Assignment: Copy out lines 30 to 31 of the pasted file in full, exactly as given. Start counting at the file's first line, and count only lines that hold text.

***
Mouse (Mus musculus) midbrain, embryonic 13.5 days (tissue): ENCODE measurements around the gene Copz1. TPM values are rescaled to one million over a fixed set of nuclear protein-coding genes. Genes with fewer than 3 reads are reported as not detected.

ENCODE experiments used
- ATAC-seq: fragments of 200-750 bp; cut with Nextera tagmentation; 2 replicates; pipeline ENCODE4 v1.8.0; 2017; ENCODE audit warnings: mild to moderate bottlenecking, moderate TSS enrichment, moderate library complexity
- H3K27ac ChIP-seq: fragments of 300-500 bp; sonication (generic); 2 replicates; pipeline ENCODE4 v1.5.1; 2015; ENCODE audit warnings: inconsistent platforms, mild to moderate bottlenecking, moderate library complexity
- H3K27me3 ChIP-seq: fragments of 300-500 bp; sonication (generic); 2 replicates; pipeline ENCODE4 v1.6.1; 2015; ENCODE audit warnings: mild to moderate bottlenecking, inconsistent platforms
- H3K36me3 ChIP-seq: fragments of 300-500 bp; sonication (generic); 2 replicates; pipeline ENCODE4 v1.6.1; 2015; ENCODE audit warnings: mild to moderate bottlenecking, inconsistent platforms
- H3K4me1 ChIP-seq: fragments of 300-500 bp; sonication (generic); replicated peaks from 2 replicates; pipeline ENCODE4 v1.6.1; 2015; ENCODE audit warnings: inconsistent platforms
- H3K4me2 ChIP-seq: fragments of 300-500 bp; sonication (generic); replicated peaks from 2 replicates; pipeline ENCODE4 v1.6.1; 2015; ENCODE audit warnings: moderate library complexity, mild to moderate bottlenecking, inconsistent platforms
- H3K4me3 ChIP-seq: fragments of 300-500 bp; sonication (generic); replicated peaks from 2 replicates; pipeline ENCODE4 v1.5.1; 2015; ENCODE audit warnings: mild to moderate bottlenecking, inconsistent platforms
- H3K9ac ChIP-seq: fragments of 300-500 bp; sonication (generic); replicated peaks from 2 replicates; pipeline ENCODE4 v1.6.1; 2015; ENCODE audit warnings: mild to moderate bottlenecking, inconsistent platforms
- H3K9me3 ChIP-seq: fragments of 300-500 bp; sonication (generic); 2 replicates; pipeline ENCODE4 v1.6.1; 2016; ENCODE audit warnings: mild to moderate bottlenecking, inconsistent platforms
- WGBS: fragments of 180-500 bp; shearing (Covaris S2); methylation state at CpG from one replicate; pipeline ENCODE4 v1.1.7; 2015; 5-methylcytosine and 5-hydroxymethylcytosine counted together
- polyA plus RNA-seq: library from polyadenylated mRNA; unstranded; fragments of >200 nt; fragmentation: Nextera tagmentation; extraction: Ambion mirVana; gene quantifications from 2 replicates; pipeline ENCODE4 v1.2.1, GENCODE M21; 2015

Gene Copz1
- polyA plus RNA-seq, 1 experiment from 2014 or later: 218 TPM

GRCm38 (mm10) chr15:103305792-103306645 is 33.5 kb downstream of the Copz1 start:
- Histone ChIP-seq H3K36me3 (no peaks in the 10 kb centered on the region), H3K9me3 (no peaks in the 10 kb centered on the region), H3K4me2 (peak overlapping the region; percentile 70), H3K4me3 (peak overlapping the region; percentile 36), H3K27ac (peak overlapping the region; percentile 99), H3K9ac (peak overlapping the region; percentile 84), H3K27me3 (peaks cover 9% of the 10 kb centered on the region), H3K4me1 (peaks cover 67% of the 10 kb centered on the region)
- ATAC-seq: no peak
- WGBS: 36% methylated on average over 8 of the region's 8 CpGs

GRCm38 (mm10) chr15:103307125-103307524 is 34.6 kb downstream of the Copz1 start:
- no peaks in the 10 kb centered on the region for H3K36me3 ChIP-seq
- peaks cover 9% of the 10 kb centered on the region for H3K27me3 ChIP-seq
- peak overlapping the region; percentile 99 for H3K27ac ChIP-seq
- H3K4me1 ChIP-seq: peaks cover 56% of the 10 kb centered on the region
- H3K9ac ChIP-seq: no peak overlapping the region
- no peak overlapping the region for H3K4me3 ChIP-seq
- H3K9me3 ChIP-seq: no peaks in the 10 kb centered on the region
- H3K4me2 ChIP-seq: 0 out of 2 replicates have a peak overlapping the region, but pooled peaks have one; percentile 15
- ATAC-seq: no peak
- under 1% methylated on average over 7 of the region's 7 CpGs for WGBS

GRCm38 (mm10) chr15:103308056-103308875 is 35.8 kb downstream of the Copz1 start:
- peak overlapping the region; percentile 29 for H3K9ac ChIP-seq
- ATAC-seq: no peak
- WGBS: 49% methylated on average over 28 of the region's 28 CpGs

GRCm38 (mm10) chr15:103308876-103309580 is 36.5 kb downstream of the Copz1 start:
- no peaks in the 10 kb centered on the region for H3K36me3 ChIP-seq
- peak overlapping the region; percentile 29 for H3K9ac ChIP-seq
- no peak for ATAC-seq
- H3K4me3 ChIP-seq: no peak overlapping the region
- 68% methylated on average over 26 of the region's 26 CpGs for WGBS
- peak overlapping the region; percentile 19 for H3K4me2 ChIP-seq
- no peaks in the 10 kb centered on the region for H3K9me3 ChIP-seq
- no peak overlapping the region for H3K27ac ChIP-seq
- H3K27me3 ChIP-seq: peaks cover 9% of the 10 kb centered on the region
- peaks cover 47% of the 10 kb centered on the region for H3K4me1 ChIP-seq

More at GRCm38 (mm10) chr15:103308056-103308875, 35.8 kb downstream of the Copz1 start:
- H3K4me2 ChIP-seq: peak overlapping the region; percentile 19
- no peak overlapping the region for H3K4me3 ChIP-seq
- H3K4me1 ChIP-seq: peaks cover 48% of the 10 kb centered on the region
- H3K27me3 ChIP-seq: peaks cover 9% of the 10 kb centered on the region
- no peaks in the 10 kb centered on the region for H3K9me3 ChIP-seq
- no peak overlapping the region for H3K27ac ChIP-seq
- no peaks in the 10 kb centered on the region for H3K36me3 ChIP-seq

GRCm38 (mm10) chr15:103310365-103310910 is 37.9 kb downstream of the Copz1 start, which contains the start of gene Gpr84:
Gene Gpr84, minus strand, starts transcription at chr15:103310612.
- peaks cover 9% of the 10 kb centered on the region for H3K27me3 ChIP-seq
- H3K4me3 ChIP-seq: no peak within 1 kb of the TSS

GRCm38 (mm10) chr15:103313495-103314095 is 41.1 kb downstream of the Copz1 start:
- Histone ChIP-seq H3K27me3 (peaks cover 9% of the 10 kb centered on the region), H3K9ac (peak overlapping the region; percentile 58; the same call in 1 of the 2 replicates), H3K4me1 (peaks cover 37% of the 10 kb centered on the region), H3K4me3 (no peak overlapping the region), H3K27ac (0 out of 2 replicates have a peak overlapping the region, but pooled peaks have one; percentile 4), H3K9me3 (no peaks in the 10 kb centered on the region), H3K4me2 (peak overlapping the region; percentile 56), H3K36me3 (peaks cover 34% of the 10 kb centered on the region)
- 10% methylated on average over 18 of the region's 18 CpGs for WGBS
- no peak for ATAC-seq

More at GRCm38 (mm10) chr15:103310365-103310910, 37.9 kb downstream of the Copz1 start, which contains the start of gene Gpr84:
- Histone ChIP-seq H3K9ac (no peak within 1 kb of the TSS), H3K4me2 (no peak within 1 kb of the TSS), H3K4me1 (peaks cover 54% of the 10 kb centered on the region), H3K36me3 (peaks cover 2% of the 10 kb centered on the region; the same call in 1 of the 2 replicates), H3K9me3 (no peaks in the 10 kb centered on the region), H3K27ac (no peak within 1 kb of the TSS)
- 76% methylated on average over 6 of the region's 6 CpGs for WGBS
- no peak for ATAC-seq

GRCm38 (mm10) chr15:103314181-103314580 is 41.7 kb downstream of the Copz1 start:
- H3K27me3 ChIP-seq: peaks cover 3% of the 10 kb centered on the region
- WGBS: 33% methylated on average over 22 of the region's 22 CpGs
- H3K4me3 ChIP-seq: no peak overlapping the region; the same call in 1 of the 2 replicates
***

- under 1% methylated on average over 7 of the region's 7 CpGs for WGBS

GRCm38 (mm10) chr15:103308056-103308875 is 35.8 kb downstream of the Copz1 start: